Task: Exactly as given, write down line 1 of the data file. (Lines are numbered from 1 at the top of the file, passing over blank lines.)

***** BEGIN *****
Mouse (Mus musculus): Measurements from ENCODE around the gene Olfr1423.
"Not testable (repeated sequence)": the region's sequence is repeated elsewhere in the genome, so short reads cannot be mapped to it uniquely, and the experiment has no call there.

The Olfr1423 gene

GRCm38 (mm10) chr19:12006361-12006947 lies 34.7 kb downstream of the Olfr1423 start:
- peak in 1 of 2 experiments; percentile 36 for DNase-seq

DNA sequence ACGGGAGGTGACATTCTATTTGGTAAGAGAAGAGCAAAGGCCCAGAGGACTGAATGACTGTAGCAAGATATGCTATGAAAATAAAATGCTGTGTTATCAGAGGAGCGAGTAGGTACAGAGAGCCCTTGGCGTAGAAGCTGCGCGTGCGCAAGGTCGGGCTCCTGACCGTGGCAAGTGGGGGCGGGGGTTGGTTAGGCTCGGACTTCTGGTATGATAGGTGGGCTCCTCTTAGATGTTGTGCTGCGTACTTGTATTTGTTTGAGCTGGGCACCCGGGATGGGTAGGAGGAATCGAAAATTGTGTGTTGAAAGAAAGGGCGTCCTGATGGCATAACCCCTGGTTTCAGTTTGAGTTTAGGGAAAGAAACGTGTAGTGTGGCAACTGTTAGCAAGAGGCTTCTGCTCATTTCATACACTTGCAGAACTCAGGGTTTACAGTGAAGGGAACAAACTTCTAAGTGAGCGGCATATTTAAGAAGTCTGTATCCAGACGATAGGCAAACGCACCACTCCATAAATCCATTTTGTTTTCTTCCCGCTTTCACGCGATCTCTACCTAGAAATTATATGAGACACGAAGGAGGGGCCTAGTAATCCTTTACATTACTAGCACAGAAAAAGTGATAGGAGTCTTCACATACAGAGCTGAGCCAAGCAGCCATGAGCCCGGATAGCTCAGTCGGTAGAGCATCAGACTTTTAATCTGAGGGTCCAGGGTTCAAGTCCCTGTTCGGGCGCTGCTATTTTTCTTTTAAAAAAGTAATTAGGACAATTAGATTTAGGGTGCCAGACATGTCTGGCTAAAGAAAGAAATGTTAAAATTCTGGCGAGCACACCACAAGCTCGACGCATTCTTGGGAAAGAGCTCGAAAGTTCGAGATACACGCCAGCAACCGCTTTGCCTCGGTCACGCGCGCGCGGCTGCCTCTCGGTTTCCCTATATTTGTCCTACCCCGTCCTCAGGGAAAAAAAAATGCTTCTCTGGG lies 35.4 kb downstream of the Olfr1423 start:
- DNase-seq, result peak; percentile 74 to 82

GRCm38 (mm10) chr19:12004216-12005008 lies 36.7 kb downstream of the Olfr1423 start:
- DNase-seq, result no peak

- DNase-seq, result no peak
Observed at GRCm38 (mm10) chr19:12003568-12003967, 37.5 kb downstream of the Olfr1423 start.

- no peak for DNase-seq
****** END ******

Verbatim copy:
Mouse (Mus musculus): Measurements from ENCODE around the gene Olfr1423.